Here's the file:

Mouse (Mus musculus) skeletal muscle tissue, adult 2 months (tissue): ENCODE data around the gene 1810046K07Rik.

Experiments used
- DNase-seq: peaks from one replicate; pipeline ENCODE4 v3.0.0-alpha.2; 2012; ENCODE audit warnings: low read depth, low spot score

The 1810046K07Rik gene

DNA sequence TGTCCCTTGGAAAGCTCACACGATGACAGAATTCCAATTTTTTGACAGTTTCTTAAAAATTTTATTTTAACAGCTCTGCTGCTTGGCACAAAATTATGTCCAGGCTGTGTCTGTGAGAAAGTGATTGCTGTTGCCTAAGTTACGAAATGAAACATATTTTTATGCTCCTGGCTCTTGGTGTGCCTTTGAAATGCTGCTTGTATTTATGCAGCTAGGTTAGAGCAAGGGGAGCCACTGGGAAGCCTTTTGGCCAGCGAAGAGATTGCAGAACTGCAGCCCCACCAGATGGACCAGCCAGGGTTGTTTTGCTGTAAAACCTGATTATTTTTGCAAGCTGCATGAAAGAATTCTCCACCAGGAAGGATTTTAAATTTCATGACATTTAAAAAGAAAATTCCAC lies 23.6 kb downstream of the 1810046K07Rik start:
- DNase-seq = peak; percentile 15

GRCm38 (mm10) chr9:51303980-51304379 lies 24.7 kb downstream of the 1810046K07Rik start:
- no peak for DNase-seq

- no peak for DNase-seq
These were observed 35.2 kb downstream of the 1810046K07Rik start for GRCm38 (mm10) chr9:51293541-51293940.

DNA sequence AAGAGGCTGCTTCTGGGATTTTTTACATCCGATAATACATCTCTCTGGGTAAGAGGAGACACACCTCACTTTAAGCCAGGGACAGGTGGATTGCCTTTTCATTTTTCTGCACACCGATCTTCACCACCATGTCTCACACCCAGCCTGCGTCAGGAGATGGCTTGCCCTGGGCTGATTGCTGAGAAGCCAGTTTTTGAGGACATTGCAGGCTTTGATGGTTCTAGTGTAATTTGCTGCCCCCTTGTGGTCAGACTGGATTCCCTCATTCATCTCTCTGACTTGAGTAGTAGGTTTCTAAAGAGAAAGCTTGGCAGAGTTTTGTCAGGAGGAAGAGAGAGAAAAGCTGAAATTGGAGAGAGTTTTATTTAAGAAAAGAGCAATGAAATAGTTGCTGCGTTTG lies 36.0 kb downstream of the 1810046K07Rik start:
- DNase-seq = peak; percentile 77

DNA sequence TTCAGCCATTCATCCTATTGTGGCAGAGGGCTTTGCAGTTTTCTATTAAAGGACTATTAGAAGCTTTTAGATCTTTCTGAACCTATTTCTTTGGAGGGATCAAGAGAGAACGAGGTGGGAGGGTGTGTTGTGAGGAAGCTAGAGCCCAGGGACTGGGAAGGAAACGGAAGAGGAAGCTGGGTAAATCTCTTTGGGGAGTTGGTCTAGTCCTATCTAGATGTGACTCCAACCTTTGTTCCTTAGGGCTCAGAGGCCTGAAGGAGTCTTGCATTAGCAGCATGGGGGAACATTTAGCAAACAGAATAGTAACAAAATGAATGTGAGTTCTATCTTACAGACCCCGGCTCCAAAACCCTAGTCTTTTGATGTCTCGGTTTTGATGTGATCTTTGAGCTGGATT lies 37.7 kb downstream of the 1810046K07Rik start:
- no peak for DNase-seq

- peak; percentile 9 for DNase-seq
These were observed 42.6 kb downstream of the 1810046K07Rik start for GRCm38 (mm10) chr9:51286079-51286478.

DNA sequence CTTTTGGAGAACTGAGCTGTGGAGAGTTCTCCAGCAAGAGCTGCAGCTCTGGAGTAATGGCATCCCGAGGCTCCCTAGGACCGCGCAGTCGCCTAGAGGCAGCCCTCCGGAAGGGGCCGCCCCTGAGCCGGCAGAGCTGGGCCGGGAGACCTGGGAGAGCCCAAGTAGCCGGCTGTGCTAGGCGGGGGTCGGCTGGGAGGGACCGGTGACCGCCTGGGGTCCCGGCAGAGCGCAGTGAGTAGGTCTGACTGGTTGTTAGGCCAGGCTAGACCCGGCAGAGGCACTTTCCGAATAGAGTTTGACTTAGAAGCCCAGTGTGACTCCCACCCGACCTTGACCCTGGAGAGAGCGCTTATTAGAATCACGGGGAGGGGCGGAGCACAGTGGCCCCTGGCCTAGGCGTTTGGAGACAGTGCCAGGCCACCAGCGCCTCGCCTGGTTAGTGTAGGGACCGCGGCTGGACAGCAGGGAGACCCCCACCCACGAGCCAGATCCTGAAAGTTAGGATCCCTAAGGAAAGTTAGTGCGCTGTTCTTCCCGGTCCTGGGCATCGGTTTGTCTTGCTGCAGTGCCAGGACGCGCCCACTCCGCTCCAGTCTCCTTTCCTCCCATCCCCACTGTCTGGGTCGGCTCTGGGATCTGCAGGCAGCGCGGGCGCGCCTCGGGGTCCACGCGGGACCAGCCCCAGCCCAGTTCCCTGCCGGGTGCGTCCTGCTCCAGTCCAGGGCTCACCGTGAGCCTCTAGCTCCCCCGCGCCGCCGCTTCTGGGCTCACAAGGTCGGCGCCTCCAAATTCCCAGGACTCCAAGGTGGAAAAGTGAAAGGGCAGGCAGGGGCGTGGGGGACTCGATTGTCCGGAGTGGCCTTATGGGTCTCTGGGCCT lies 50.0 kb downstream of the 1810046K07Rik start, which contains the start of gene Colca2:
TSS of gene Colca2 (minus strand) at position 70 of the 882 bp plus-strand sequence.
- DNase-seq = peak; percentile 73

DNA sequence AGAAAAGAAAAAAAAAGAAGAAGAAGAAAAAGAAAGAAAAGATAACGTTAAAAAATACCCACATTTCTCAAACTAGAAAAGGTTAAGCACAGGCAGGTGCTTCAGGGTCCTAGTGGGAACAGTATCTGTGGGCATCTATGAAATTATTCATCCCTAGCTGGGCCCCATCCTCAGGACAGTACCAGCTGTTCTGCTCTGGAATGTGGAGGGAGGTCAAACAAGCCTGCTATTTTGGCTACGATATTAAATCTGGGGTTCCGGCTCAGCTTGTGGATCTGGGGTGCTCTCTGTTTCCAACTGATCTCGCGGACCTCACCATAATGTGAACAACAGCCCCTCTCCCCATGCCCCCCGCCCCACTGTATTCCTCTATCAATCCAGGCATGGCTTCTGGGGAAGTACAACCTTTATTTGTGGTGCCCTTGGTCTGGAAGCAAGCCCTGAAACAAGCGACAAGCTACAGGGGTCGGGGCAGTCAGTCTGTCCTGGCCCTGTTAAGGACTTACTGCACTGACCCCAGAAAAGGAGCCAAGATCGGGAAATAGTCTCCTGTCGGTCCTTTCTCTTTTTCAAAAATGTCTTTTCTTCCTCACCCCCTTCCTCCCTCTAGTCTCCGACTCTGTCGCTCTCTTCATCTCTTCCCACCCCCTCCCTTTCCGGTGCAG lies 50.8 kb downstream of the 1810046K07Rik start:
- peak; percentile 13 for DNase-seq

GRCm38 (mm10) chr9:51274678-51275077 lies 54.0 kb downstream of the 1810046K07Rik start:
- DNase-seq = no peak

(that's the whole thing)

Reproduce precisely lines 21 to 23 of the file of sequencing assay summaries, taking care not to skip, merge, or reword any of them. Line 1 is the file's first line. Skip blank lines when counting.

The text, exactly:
- peak; percentile 13 for DNase-seq

GRCm38 (mm10) chr9:51274678-51275077 lies 54.0 kb downstream of the 1810046K07Rik start:
- DNase-seq = no peak